Figure 8 shows the relationship between the green density of the U3O8 pellets and the sintered density of the UO2 pellets with respect to the compaction pressure. In the following electrolytic reduction process, the density of a porous pellet is one of the major factors determining the reduction efficiency [20]. Generally, the sintered density of UO2 pellets strongly depends on the green density of U3O8 pellets, which is determined by the compaction pressure in the pelletizing process. Therefore, to fabricate porous UO2 sintered pellets within a suitable density range, the relationship between the compaction pressure, green density of U3O8 pellets, and sintered density of UO2 pellets should be clarified. In this experiment, the following linear relationship was obtained in the compaction pressure range from 106 to 206 MPa:where SD and GD are the percentages of sintered density and green density, respectively. This provides technical data for the fabrication of UO2 porous pellets in large batches and can help in ensuring the quality assurance and quality control (QA/QC) of the porous pellets.

4. Conclusions

UO2 porous pellets, which are promising as a feed material for the electrolytic reduction process in pyroprocessing, were fabricated in the PRIDE facility at an engineering scale. The fabrication processing was based on conventional ceramic processing, which consists of oxidizing, pelletizing, and sintering. To meet the demand for scaling up, three kinds of fabrication equipment were constructed, and the drawbacks in scaling up were addressed at the stage of design and fabrication. A screw structure in the rotating drum furnace helps to convey a large amount of powders/pellets by rotating the chambers in the oxidation process, a mechanical feeder improves the flowability of the U3O8 powders into the hole of dies during the pelletizing process, and a vertically penetrating heating element structure reduces the temperature gradient throughout the large space during the sintering process. In addition, this paper clarifies the relationship between green density, sintered density, and the compaction pressure in terms of the optimization of processing parameters as a practical aspect of the fabrication of UO2 porous pellets.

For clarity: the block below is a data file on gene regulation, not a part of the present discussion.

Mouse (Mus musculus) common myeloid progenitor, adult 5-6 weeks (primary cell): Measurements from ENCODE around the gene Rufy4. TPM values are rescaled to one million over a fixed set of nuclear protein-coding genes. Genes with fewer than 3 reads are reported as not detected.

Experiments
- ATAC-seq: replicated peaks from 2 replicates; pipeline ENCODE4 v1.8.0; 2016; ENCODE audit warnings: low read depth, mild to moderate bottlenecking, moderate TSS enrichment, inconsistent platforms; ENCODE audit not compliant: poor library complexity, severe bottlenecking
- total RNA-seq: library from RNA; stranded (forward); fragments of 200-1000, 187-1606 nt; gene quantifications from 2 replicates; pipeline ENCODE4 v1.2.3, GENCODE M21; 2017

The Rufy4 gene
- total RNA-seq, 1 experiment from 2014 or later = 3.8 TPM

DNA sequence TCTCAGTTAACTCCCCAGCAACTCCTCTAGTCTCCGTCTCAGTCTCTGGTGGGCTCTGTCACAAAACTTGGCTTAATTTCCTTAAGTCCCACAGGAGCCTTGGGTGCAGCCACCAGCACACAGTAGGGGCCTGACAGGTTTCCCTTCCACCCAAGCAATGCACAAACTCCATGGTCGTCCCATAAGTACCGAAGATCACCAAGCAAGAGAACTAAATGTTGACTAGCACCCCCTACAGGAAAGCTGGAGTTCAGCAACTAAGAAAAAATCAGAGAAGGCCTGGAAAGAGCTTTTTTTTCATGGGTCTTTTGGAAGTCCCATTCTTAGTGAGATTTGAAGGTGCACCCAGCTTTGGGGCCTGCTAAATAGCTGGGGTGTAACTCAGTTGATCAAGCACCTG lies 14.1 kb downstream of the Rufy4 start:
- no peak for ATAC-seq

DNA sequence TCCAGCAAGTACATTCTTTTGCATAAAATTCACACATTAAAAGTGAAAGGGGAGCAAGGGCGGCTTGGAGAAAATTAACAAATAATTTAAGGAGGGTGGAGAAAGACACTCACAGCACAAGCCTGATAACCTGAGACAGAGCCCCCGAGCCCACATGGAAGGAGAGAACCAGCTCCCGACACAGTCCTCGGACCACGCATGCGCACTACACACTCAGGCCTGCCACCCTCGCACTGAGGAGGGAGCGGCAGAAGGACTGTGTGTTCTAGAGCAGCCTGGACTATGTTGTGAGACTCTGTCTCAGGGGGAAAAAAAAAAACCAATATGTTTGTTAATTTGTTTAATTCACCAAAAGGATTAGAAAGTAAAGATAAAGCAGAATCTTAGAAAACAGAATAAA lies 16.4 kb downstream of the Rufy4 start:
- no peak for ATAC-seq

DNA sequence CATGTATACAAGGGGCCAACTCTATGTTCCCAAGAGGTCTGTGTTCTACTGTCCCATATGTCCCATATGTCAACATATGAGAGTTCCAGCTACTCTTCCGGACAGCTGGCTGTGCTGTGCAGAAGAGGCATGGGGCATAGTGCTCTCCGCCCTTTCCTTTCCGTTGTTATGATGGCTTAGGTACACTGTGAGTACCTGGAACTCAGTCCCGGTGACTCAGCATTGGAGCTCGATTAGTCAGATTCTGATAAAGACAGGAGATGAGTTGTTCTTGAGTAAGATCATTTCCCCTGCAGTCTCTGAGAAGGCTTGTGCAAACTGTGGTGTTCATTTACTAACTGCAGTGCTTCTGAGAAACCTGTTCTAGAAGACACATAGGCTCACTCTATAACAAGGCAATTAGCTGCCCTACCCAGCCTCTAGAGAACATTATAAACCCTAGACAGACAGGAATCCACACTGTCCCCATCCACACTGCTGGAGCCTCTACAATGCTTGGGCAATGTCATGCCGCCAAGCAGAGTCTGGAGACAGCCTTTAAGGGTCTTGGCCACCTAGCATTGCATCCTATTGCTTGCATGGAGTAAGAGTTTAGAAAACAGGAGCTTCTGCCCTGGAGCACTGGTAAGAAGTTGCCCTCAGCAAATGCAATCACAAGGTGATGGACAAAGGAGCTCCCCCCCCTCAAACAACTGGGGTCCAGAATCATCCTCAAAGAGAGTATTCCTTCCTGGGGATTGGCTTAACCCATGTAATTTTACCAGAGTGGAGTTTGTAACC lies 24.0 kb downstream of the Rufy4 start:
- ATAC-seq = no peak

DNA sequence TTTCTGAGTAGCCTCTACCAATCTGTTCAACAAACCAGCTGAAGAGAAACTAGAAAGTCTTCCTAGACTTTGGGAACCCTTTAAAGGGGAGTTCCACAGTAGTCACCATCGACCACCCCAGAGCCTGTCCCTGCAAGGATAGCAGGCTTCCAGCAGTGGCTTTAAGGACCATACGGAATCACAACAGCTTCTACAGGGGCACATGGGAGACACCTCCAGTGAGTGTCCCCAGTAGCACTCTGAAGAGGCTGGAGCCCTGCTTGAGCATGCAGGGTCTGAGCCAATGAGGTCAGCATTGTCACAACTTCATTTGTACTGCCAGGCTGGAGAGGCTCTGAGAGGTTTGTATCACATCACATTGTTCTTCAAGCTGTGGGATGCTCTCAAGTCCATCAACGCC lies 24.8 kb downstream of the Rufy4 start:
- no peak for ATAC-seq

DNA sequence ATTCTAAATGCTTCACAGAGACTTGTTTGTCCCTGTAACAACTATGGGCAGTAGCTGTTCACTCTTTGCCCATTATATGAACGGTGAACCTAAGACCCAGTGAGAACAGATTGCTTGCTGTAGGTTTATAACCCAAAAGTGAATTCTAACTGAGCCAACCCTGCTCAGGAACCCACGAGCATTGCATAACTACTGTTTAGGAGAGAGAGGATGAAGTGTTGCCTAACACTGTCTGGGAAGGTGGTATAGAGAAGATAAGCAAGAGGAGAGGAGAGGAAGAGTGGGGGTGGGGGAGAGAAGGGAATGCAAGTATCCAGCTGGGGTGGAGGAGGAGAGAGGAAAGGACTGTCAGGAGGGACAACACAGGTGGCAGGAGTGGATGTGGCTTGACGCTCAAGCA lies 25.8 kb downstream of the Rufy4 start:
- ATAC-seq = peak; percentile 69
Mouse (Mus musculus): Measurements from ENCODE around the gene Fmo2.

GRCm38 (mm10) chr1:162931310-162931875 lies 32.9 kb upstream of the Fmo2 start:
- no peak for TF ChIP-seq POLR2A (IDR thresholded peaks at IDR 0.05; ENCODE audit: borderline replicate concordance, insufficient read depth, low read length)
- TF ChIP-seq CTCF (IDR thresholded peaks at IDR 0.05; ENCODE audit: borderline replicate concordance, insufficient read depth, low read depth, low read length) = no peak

Conflict of Interests

The authors declare that they have no conflict of interests regarding the publication of this paper.

Acknowledgment

This work was supported by the National Research Foundation of Korea (NRF) grant funded by the Korea government (MEST) (no. 2012M2A8A5025696).

References

  1. K.-C. Song, H. Lee, J.-M. Hur, J.-G. Kim, D.-H. Ahn, and Y.-Z. Cho, “Status of pyroprocessing technology development in Korea,” Nuclear Engineering and Technology, vol. 42, no. 2, pp. 131–144, 2010. View at: Publisher Site | Google Scholar
  2. J.-H. Yoo, C.-S. Seo, E.-H. Kim, and H.-S. Lee, “A conceptual study of pyroprocessing for recovering actinides from spent oxide fuels,” Nuclear Engineering and Technology, vol. 40, no. 7, pp. 581–592, 2008. View at: Publisher Site | Google Scholar
  3. H. Lee, G.-I. Park, K.-H. Kang et al., “Pyroprocessing technology development at KAERI,” Nuclear Engineering and Technology, vol. 43, no. 4, pp. 317–328, 2011. View at: Publisher Site | Google Scholar
  4. J. G. Asquith and L. F. Grantham, “A low-decontamination approach to a proliferation-resistant fuel cycle,” Nuclearear Technology, vol. 41, no. 2, pp. 137–148, 1978. View at: Google Scholar
  5. J. Y. Colle, J.-P. Hiernaut, D. Papaioannou, C. Ronchi, and A. Sasahara, “Fission product release in high-burn-up UO2 oxidized to U3O8,” Journal of Nuclear Materials, vol. 348, no. 3, pp. 229–242, 2006. View at: Publisher Site | Google Scholar
  6. Y. Sakamura and T. Omori, “Electrolytic reduction and electrorefining of uranium to develop pyrochemical reprocessing of oxide fuels,” Nuclear Technology, vol. 171, no. 3, pp. 266–275, 2010. View at: Google Scholar